What is “morning fatigue”?
Simply put, morning sickness is a feeling of tiredness and lack of energy early in the day. It is an “umbrella symptom” that covers many other symptoms. It is not an illness or disease in itself.
It said that persistent morning fatigue – defined as fatigue that lasts for at least two weeks — is cause for concern. Fatigue in the morning is a symptom of certain medical conditions and is something to discuss with your doctor.
In addition, morning fatigue affects your personal and professional life, as the lack of energy makes it challenging to fulfill your obligations.
Persistent morning fatigue is usually a symptom of some underlying disease, condition, or illness. If you struggle with morning fatigue, you likely experience the following symptoms:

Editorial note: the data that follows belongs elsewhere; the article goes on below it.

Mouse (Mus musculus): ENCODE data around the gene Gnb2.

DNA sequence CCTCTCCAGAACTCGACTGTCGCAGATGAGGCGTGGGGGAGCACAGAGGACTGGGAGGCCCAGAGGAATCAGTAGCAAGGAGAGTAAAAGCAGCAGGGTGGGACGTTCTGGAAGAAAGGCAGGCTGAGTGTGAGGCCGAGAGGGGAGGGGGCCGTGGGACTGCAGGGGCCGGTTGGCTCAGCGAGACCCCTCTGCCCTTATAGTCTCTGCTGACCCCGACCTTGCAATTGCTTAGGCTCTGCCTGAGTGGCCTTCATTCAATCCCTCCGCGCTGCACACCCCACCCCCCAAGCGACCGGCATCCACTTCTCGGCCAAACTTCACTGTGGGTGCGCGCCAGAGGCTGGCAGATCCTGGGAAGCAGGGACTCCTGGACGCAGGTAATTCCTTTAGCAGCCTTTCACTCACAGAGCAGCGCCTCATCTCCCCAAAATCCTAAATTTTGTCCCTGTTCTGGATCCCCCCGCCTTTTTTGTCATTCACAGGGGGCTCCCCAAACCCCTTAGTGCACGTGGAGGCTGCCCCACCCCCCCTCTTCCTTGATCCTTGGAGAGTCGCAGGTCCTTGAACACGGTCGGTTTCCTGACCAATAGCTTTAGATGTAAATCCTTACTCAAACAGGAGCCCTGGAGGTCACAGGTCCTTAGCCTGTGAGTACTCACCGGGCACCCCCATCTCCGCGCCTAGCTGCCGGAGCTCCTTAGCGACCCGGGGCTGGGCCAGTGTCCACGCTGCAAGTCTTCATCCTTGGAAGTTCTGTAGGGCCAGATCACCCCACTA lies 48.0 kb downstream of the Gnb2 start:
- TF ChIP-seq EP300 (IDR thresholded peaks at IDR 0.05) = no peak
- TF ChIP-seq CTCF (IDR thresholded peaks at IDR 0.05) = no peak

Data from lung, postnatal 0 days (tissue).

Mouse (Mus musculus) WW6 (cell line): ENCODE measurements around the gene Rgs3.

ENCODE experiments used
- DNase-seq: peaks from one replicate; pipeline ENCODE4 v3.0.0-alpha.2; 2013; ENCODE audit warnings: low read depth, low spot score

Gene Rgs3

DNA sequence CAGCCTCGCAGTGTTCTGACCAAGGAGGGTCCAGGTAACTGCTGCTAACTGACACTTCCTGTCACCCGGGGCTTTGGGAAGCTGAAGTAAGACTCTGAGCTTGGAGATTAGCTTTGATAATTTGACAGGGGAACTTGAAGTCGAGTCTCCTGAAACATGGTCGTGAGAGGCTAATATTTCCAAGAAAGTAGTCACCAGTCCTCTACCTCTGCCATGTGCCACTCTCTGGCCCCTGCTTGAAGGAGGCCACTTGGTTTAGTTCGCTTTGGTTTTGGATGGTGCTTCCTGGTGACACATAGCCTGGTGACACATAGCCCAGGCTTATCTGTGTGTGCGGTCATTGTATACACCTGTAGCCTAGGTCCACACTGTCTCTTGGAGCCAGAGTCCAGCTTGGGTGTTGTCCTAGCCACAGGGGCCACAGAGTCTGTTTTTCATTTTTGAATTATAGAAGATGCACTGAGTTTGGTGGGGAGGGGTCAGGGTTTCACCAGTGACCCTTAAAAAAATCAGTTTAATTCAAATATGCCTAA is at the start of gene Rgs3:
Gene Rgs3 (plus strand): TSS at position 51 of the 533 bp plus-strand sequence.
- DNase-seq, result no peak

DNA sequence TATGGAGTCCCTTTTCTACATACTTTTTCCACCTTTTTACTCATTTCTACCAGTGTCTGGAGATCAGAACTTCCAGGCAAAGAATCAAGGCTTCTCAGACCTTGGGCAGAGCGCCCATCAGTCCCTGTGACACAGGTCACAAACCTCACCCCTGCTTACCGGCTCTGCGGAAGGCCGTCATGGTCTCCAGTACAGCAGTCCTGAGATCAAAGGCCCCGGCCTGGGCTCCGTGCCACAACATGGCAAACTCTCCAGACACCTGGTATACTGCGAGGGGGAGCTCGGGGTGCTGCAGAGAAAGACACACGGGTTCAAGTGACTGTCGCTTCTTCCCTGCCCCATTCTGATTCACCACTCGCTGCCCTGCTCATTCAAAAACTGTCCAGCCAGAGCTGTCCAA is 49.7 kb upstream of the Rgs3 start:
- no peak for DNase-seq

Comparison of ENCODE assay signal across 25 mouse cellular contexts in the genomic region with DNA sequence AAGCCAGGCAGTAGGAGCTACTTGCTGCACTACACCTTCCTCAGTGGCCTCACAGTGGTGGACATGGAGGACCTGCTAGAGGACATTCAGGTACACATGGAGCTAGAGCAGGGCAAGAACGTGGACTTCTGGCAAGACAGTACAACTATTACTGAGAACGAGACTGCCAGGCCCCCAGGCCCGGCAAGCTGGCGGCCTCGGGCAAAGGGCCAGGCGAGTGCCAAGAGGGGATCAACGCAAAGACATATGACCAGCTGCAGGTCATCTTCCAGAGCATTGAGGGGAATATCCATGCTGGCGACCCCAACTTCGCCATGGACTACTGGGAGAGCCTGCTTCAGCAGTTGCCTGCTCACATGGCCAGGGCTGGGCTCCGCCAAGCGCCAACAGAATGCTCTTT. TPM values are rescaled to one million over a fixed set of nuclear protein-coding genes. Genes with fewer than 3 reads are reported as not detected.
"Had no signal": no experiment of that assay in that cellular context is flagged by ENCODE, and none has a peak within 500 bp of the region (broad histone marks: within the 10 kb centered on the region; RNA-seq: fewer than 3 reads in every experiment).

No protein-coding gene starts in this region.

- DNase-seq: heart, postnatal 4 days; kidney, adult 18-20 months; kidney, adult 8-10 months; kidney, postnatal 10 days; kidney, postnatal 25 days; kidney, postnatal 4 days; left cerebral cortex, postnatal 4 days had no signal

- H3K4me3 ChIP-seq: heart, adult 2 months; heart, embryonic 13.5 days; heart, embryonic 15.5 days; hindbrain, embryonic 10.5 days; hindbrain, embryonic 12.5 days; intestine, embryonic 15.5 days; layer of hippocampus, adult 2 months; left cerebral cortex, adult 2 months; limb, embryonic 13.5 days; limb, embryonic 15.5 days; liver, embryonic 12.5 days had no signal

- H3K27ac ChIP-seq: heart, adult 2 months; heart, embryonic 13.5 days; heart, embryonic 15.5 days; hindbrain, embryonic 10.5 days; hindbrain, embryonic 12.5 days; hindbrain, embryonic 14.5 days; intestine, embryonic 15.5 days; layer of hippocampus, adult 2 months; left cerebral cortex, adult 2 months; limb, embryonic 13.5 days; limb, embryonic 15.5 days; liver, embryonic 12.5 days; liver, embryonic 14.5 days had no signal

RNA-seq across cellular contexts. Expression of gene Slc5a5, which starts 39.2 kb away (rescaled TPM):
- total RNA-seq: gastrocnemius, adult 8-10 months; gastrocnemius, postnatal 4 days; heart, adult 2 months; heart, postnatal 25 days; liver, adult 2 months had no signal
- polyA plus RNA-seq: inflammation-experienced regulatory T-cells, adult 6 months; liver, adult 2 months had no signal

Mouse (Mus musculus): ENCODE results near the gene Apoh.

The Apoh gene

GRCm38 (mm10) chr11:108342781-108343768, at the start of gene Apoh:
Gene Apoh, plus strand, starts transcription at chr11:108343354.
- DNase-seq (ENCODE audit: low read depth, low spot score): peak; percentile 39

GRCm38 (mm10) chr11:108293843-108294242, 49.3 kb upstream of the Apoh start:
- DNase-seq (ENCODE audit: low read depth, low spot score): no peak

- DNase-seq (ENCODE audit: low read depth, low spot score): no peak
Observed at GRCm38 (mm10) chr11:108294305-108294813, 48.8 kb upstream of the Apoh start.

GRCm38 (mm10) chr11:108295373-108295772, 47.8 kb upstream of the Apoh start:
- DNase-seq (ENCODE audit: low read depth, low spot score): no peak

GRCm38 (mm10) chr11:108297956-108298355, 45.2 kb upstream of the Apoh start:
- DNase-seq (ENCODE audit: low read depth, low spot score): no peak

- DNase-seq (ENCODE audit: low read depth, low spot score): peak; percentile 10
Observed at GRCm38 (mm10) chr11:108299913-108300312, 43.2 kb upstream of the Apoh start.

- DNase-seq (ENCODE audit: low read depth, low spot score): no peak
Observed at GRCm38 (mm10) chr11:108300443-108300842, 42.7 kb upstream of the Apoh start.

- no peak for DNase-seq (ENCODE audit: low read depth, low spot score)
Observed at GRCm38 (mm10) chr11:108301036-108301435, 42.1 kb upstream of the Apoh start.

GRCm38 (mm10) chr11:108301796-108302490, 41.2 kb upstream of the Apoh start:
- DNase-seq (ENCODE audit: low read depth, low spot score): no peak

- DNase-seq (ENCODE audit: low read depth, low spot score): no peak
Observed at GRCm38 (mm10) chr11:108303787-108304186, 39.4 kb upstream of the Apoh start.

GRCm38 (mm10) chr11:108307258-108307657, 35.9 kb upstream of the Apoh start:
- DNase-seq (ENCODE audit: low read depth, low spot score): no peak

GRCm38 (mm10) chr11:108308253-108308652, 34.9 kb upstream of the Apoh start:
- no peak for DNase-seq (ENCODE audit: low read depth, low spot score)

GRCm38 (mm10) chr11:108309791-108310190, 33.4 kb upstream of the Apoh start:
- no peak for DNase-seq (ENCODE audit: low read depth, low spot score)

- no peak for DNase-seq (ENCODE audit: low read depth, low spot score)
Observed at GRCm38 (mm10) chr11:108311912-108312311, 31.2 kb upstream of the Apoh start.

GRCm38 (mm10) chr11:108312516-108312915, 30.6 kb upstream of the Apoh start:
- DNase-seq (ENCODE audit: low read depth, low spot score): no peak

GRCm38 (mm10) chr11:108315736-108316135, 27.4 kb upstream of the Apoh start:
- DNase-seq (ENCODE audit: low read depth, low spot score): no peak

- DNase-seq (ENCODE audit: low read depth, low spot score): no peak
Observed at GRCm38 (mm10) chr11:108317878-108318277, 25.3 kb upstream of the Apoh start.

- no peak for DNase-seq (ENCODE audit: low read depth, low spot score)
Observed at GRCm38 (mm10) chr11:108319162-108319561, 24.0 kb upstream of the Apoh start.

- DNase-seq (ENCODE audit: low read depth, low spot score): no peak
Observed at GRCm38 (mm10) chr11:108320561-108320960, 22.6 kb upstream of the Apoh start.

- String when getting out of bed
- Dry mouth
- Dryness in the eyes
- Extreme tiredness, which usually gets better as the day goes on
- Gastrointestinal discomfort
- Not able to “Go.”
- Low blood pressure (hypotension)
- Hidden muscle pains
What causes morning fatigue?
There is nothing worse than rolling out of bed in the morning feeling miserable or worse. If we have had a late or unpleasant night, we expect to suffer in this way. Maybe sometimes fun is better than sleep.
If it’s a regular occurrence and you feel like this every morning, that’s another matter. Maybe it keeps you up at night, afraid to wake up. I urge everyone to ignore this horrible symptom. It will wear you down and tire you out.